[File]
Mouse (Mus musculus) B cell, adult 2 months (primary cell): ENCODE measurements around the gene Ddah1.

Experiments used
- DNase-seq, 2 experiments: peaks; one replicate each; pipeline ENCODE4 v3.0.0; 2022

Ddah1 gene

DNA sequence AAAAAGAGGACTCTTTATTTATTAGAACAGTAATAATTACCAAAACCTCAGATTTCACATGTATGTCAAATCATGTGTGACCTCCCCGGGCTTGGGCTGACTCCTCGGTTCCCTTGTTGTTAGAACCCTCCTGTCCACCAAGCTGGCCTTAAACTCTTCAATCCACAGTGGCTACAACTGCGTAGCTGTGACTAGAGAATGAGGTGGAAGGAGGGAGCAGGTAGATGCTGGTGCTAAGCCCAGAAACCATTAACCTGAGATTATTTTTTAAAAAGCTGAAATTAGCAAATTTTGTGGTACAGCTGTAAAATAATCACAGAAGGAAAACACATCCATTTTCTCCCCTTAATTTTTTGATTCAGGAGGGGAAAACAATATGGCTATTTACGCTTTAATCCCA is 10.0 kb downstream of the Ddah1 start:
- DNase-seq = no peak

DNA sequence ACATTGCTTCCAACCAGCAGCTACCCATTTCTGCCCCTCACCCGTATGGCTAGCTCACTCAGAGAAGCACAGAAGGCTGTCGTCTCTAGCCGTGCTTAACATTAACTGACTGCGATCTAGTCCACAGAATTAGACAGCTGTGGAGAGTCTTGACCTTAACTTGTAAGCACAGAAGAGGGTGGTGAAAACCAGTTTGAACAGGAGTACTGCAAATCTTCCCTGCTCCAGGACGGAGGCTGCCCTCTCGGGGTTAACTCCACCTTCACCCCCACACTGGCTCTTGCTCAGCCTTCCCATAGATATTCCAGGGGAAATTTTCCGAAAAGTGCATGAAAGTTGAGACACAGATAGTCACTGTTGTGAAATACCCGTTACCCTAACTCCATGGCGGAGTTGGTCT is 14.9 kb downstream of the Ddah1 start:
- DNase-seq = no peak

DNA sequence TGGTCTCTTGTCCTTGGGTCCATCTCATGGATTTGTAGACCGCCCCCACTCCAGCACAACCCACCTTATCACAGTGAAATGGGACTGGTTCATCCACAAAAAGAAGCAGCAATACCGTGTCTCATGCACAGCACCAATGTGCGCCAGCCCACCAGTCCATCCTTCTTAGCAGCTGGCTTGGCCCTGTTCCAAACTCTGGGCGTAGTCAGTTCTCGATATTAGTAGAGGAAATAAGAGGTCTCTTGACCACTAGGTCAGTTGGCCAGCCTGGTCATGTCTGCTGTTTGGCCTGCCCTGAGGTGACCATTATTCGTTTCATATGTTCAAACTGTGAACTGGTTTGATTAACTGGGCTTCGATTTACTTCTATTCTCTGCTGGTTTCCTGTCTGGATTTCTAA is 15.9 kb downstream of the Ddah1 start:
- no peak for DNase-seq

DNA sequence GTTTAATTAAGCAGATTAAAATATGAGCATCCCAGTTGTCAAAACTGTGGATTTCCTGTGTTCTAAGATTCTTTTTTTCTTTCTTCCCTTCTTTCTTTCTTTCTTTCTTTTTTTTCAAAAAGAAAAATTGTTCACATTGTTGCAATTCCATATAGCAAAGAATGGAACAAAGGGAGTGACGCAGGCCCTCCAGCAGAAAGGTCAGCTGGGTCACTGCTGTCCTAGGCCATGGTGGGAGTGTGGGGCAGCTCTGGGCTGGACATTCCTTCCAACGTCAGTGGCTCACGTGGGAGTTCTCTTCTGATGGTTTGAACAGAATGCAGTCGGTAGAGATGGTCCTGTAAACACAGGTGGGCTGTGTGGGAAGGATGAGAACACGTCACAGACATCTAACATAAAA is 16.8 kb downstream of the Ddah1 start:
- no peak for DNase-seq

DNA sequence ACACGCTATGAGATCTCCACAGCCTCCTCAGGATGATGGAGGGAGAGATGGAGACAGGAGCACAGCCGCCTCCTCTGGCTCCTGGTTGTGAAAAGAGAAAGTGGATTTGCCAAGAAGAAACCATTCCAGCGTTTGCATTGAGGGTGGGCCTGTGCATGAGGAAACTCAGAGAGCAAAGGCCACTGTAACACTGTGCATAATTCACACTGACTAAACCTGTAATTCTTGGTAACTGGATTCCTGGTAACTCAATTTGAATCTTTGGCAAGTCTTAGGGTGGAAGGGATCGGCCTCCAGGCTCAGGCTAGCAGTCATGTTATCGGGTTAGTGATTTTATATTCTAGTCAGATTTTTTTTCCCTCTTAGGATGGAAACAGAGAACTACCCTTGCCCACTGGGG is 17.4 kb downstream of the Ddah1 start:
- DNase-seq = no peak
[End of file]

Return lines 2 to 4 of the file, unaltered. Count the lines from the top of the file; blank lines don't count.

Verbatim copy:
Experiments used
- DNase-seq, 2 experiments: peaks; one replicate each; pipeline ENCODE4 v3.0.0; 2022

Ddah1 gene